New Delhi: The Delhi High Court on Wednesday asked whether it’s proper to use the word ‘Jumla’ against the Prime Minister, during the hearing of the appeal of JNU scholar-activist Umar Khalid in the Delhi riots’ larger conspiracy case.
A division bench comprising Justices Siddharth Mridul and Rajnish Bhatnagar, during the hearing, took note of the video clip of Khalid’s alleged offensive speech delivered in Amravati in February 2021.
Before the bench, Khalid’s counsel Trideep Pais argued that the harsh words used against the government cannot amount to an offense under the Unlawful Activities (Prevention) Act.
During the course of the hearing, Justice Mridul asked: “This word jumla is used against the Prime Minister of India. Is it proper?”, at which the counsel said that it is not illegal to criticise the policies of the government.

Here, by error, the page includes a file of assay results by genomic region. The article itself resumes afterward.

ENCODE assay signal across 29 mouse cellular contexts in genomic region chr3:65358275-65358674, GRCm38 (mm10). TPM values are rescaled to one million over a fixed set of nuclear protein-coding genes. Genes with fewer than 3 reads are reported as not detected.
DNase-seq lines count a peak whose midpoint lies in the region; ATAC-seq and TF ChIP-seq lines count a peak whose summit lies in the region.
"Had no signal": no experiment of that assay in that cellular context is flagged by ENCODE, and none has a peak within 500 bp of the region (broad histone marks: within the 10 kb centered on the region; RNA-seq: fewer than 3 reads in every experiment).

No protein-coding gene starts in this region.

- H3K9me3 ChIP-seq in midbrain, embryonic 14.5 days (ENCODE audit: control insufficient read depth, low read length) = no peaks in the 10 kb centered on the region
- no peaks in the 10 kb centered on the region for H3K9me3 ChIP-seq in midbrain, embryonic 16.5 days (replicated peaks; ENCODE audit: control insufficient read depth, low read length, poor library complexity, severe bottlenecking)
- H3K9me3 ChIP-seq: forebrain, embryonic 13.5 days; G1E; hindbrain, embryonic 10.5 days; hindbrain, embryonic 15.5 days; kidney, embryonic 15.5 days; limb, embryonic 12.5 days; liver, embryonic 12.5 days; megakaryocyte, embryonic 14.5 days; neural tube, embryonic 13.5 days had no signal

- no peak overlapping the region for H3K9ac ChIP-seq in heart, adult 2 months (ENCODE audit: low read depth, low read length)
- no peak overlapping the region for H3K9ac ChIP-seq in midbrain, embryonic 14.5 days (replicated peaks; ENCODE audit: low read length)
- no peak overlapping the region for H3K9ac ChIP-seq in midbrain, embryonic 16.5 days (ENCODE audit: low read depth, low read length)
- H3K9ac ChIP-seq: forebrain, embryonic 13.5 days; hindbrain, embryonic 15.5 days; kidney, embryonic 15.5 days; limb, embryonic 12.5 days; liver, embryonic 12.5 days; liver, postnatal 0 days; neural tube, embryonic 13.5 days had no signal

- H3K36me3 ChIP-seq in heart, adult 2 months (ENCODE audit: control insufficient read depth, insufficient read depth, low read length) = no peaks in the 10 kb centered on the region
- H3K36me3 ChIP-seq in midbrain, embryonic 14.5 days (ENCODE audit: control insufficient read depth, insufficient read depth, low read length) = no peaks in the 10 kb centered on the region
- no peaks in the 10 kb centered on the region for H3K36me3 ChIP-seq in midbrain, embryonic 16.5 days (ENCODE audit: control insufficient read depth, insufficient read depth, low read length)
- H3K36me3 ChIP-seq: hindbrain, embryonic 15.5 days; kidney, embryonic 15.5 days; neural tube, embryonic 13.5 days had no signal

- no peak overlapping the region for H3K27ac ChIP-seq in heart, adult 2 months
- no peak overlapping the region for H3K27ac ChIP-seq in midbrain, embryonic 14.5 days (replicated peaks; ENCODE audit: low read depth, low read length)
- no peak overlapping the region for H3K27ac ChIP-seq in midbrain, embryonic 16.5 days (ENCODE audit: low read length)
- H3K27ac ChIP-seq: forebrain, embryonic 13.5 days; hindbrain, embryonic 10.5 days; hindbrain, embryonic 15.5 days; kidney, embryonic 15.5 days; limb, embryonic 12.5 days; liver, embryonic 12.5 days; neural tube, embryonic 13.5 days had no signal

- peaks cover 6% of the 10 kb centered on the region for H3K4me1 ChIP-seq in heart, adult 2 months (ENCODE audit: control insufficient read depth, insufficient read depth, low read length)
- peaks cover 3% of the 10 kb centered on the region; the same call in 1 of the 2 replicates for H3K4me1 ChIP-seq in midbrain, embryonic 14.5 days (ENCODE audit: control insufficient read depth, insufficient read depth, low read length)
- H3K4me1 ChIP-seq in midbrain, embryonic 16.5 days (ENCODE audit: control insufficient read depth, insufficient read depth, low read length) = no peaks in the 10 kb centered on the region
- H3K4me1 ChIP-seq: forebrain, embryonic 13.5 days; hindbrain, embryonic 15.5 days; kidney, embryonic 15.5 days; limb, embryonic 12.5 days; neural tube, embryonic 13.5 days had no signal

Earlier on April 22, the bench had said that the speech delivered by Umar Khalid at Amravati, was “offensive and obnoxious”. “Did Gandhiji ever employ this language? Did Shaheed Bhagat Singh ever employ such language? We have no qualms about permitting free speech but what are you saying?”, the bench had asked.
Last month, Additional Sessions Judge Amitabh Rawat had denied bail to Khalid, observing that there were reasonable grounds for believing that the accusation against the accused are prima facie true.
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